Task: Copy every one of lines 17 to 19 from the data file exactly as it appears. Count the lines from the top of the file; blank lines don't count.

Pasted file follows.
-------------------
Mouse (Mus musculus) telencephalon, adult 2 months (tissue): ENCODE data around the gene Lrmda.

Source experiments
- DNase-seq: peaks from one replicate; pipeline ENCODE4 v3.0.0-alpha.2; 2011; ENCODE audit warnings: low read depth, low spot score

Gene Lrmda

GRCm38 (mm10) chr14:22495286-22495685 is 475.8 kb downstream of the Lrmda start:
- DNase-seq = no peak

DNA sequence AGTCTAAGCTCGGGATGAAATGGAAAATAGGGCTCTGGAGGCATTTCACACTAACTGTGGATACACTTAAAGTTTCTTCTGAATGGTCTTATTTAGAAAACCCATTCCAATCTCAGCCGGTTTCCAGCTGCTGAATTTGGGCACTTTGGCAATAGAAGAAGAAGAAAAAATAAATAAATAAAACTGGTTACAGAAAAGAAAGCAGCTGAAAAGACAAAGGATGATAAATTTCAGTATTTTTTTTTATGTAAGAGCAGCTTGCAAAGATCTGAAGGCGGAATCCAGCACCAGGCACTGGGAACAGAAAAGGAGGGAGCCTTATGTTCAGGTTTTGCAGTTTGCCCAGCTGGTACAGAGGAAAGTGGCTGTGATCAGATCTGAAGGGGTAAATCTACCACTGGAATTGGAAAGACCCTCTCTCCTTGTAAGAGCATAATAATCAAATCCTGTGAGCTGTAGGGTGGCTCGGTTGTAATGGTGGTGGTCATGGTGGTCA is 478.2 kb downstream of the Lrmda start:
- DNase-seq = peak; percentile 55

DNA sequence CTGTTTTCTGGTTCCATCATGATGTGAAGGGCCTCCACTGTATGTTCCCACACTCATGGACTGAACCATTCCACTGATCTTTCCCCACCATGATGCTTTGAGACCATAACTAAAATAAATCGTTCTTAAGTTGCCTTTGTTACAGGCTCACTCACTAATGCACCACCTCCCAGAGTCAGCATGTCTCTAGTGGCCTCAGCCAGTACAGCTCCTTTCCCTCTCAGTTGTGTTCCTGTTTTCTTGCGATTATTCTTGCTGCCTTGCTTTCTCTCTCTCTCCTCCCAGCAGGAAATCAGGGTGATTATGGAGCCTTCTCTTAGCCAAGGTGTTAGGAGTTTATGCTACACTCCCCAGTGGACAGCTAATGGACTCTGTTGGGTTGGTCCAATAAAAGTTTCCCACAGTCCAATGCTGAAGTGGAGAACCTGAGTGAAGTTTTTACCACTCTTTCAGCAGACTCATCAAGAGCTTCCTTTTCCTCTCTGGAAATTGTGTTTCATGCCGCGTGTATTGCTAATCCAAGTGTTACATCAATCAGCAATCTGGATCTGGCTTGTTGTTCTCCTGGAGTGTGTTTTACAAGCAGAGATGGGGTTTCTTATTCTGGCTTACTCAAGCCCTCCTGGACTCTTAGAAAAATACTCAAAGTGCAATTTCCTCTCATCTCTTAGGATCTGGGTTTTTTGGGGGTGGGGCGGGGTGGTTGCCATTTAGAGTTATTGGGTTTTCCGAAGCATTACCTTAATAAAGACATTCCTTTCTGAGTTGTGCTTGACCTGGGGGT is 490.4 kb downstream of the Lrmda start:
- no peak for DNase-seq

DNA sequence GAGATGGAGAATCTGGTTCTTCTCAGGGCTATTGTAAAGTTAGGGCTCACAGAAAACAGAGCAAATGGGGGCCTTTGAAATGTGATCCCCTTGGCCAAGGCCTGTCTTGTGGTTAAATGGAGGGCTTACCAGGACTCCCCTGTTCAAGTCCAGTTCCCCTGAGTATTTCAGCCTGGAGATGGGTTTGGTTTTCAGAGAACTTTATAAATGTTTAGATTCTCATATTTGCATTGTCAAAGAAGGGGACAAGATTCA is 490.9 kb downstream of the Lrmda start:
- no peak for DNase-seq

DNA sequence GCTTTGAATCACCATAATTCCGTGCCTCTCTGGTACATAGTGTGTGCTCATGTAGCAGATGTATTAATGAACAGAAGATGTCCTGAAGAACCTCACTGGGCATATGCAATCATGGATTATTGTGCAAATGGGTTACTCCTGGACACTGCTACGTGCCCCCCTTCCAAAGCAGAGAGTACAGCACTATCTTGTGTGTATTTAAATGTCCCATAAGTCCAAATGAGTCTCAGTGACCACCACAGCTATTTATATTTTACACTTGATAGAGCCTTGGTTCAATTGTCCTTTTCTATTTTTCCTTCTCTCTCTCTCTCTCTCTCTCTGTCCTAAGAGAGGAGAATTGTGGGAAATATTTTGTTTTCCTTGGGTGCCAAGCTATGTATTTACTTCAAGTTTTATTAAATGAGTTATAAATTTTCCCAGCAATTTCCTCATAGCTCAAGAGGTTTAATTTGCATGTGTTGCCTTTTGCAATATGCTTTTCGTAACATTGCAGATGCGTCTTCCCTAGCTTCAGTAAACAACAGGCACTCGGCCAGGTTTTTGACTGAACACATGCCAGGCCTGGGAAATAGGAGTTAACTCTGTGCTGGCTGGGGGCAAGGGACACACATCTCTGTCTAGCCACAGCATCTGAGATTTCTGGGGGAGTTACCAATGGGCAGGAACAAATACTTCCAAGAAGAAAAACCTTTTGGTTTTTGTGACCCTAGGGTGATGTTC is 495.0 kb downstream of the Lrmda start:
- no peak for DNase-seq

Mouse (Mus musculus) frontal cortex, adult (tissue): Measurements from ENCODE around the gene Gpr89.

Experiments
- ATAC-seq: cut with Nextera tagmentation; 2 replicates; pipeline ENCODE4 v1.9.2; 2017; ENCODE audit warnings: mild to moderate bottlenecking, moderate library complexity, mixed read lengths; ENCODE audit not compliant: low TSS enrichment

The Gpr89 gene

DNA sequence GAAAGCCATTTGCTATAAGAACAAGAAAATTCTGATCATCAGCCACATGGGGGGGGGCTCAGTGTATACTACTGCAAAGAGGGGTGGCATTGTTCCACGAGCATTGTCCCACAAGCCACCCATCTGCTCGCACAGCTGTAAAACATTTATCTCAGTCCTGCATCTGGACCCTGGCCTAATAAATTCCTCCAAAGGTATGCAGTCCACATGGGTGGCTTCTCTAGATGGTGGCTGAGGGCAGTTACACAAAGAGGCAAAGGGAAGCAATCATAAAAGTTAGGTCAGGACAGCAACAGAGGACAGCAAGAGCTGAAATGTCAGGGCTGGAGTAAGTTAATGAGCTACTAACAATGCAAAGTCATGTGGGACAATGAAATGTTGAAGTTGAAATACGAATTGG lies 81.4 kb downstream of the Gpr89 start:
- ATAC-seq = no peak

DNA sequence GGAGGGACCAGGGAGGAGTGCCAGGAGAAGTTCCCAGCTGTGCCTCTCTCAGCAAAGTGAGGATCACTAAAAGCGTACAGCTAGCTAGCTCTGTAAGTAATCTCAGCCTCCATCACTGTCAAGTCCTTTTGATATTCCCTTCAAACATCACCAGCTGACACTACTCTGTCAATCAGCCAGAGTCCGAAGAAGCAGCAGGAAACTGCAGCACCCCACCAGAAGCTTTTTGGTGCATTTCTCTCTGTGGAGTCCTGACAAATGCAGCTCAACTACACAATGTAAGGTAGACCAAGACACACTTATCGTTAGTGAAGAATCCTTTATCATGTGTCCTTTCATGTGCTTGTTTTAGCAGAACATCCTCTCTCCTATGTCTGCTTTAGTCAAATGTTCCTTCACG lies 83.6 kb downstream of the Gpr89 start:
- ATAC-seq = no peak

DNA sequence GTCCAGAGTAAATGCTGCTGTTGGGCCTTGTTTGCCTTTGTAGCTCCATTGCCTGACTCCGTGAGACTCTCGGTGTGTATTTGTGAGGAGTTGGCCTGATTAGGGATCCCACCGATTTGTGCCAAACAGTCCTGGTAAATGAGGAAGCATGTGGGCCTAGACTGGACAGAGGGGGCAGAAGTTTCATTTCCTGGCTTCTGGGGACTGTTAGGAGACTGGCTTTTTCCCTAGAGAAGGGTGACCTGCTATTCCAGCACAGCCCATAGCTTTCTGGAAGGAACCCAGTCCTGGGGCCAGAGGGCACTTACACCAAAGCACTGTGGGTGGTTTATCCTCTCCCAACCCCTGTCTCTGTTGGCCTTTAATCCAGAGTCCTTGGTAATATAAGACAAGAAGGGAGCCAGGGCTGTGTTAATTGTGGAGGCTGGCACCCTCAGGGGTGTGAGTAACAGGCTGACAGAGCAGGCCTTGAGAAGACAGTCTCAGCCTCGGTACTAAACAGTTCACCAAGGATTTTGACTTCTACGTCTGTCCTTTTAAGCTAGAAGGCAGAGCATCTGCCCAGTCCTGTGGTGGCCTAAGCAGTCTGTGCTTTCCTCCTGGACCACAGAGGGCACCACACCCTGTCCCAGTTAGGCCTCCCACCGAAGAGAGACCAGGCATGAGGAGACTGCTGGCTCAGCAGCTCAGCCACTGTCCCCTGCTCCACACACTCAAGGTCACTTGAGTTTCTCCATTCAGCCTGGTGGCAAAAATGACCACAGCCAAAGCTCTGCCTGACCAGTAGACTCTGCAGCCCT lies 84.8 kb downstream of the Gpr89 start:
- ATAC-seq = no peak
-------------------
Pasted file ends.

- ATAC-seq: cut with Nextera tagmentation; 2 replicates; pipeline ENCODE4 v1.9.2; 2017; ENCODE audit warnings: mild to moderate bottlenecking, moderate library complexity, mixed read lengths; ENCODE audit not compliant: low TSS enrichment

The Gpr89 gene

DNA sequence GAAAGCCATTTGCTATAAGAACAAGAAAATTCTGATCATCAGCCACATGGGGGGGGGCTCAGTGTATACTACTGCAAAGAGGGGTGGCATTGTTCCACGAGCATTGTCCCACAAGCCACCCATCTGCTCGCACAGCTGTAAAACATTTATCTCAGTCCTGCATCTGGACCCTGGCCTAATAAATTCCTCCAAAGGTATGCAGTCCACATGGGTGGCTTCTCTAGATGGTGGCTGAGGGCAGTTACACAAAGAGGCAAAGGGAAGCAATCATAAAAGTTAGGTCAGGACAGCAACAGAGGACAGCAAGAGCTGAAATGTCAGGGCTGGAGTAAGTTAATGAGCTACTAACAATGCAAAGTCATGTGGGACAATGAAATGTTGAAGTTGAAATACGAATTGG lies 81.4 kb downstream of the Gpr89 start: